One of the ministers photographed last week laying hands on President Trump and circling him in prayer took exception in a July 19 news conference in Charlotte, N.C., to a civil-rights leader’s labeling the viral image as “theological malpractice bordering on heresy.”
Richard Land, president of Southern Evangelical Seminary in Matthews, N.C., and former president of the Ethics and Religious Liberty Commission of the Southern Baptist Convention, said when he first read comments attributed to North Carolina NAACP President William Barber he thought, “Just what part of praying for all of those who are in authority does Brother Barber miss?”
“I was one of the ministers that was privileged to pray with the president in the Oval Office Monday a week ago,” Land said at press conference featuring five conservative clergy rebutting Barber’s comments on Saturday’s AM Joy program on MSNBC.
Barber, founder of the Moral Mondays protest movement in North Carolina and a frequent Trump critic, said the clergy in the photograph should be challenging the president’s actions instead of laying hands on him.
“When you can p-r-a-y for a president and others while they are p-r-e-y, preying on the most vulnerable, you’re violating the most sacred principles of religion,” Barber told MSNBC host Joy Reid. Barber expanded those comments in a piece he wrote for ThinkProgress July 19.
Land, who as Southern Baptists’ top spokesman on public policy and religious liberty concerns frequently criticized President Obama, said the clergy in the impromptu gathering prayed the same prayer for President Trump that he used to pray for his predecessor.
“I didn’t vote for Mr. Obama either time, but the Bible commands us to pray for those who are in authority,” Land said. “So I prayed every day for President Obama that God would give him wisdom, that God would give him guidance, that God would give him direction and that God would keep him safe from harm.”
He also offered Barber some unsolicited advice.
“I was a teenager during the 1960s,” Land said. “Dr. Martin Luther King Jr. was a hero of mine. Frankly, as a teenager and a Christian, I had a hard time in loving racial bigots. … I knew God loved them, but I had a hard time. Then I heard Dr. King at a press conference say ‘Those that you would change you must first love.’ I thought to myself, ‘You know, if Dr. King can love Jim Clark and Dr. King can love Bull Connor, then I can love them.’ And I would say to Brother Barber and to other critics, those that you would change you must first love.”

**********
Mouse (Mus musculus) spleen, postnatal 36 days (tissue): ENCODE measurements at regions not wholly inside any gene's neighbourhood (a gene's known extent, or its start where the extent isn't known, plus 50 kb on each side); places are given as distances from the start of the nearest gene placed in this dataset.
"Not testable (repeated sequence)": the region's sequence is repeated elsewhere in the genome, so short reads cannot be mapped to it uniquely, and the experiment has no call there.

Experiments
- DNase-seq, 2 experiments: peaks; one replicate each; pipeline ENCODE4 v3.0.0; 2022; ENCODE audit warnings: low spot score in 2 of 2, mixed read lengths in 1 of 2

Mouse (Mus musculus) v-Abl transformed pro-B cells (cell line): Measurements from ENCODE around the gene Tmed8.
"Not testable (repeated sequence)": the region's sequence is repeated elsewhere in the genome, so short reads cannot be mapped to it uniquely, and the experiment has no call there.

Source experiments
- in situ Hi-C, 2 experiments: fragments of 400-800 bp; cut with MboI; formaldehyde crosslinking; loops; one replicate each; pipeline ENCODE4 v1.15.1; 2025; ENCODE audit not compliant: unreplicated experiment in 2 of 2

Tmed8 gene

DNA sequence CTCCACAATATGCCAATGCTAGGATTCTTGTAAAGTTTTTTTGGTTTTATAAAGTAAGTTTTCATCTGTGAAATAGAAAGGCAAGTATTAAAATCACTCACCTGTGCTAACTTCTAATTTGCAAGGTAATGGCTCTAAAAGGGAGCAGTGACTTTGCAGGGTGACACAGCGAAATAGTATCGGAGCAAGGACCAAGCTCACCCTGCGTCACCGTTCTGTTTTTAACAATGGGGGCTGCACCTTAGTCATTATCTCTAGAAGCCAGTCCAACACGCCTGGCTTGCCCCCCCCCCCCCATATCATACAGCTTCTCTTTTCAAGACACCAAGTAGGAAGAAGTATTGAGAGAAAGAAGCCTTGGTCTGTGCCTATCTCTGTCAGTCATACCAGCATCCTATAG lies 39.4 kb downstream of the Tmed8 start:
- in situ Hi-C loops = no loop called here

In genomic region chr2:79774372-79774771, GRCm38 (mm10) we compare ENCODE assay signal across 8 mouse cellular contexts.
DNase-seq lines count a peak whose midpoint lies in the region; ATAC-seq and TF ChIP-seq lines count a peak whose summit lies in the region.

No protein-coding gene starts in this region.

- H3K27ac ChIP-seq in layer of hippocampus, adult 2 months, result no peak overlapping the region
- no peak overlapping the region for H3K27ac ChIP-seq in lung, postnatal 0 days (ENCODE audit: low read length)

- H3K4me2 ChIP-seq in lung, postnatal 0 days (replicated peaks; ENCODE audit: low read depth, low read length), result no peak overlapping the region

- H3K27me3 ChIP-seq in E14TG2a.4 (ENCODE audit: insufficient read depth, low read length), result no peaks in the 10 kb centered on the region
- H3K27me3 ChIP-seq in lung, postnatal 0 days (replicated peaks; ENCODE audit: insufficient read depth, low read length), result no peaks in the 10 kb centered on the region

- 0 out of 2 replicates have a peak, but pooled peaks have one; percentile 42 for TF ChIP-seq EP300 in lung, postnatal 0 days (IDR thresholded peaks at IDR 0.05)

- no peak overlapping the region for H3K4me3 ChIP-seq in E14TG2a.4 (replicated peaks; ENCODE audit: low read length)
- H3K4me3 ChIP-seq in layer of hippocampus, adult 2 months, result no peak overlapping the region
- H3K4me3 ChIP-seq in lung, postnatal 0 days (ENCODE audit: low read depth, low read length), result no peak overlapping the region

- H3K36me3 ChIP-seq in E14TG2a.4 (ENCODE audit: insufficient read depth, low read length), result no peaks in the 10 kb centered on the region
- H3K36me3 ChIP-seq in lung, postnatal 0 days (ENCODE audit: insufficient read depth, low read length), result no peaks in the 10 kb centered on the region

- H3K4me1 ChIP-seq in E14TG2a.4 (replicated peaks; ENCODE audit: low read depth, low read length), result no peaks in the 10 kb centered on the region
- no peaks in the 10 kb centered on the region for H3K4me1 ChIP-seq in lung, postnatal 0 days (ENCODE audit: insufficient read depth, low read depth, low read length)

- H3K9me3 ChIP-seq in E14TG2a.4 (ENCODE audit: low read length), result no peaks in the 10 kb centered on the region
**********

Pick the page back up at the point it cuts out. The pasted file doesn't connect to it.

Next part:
“I don’t feel very loved by Brother Barber,” he said.
Land described how he came to be included in the prayer gathering, which also included former SBC Presidents Jack Graham and Ronnie Floyd and First Baptist Church of Dallas Pastor Robert Jeffress.
“I was invited there for a work day,” he said. “The former members of the Evangelical Faith Advisory Board were asked to come — by the way at our own expense, and we even paid for our own lunch; no taxpayer money was involved — and we spent the day with members of Mr. Trump’s staff, White House staff, and were briefed on things like judicial nominations, legislative issues. We were able to give our feedback and our concerns.”
As they were finishing lunch, Land said, Vice President Mike Pence walked in.
“Vice President Pence is, of course, an evangelical Christian,” Land said. “When I agreed to join the Evangelical Faith Advisory Board, I did tell them: ‘Now you need to understand before I agree to join that Mr. Trump is not my first choice. He was not my second choice. He was not my third choice. In fact he was my last choice among Republican candidates for president.’
“They said, that’s all right, we want your counsel and want your input, and I said, well, I’ll be glad to give it.
“They said, ‘What’s the first piece of advice you have for Mr. Trump?’
“‘Pick Mike Pence as your vice president,’” Land recalled his response. “‘It will do more to instill confidence among evangelicals to be able to vote for you than anything else you can do.’ I’m not the only person who said that, but I’m glad that he did it.”
Pence told the group that he was in the Oval Office with the president when Trump’s son-in-law and adviser Jared Kushner came in and said he had just been at the briefing at another part of the White House complex. Pence told Trump he wanted to go over and greet the group, and the president told him when he was finished to bring them back to the West Wing.
“So we got up, walked across the street, walked straight into the Oval Office,” Land said. “He asked us to gather around him at his desk. We visited with him for 10 or 12 minutes, and then we said, ‘Mr. President can we pray for you?’ And he said, ‘Yes of course.’”